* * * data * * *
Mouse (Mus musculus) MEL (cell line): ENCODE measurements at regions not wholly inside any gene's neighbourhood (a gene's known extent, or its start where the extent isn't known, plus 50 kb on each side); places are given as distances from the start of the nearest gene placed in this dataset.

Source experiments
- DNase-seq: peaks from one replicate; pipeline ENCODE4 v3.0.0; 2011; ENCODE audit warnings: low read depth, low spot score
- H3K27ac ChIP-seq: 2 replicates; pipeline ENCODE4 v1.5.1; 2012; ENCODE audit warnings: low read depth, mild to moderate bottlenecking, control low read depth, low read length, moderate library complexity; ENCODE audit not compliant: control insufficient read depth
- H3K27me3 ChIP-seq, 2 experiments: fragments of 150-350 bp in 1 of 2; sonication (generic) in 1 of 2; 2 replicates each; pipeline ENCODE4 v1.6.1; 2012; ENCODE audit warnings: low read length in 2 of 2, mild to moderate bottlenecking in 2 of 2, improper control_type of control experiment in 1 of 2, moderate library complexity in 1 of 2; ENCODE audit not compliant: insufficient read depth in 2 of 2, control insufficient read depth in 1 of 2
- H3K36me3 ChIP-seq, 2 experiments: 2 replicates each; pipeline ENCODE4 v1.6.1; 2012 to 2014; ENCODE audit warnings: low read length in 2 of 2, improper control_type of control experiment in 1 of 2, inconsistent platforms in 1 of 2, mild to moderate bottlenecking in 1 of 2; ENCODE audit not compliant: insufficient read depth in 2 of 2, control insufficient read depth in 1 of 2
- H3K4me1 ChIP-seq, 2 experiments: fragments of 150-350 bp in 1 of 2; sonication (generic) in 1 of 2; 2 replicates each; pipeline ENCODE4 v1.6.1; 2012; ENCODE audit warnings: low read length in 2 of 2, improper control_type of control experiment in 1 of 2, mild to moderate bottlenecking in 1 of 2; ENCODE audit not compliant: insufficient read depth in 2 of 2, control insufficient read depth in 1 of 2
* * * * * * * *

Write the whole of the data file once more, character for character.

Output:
Mouse (Mus musculus) MEL (cell line): ENCODE measurements at regions not wholly inside any gene's neighbourhood (a gene's known extent, or its start where the extent isn't known, plus 50 kb on each side); places are given as distances from the start of the nearest gene placed in this dataset.

Source experiments
- DNase-seq: peaks from one replicate; pipeline ENCODE4 v3.0.0; 2011; ENCODE audit warnings: low read depth, low spot score
- H3K27ac ChIP-seq: 2 replicates; pipeline ENCODE4 v1.5.1; 2012; ENCODE audit warnings: low read depth, mild to moderate bottlenecking, control low read depth, low read length, moderate library complexity; ENCODE audit not compliant: control insufficient read depth
- H3K27me3 ChIP-seq, 2 experiments: fragments of 150-350 bp in 1 of 2; sonication (generic) in 1 of 2; 2 replicates each; pipeline ENCODE4 v1.6.1; 2012; ENCODE audit warnings: low read length in 2 of 2, mild to moderate bottlenecking in 2 of 2, improper control_type of control experiment in 1 of 2, moderate library complexity in 1 of 2; ENCODE audit not compliant: insufficient read depth in 2 of 2, control insufficient read depth in 1 of 2
- H3K36me3 ChIP-seq, 2 experiments: 2 replicates each; pipeline ENCODE4 v1.6.1; 2012 to 2014; ENCODE audit warnings: low read length in 2 of 2, improper control_type of control experiment in 1 of 2, inconsistent platforms in 1 of 2, mild to moderate bottlenecking in 1 of 2; ENCODE audit not compliant: insufficient read depth in 2 of 2, control insufficient read depth in 1 of 2
- H3K4me1 ChIP-seq, 2 experiments: fragments of 150-350 bp in 1 of 2; sonication (generic) in 1 of 2; 2 replicates each; pipeline ENCODE4 v1.6.1; 2012; ENCODE audit warnings: low read length in 2 of 2, improper control_type of control experiment in 1 of 2, mild to moderate bottlenecking in 1 of 2; ENCODE audit not compliant: insufficient read depth in 2 of 2, control insufficient read depth in 1 of 2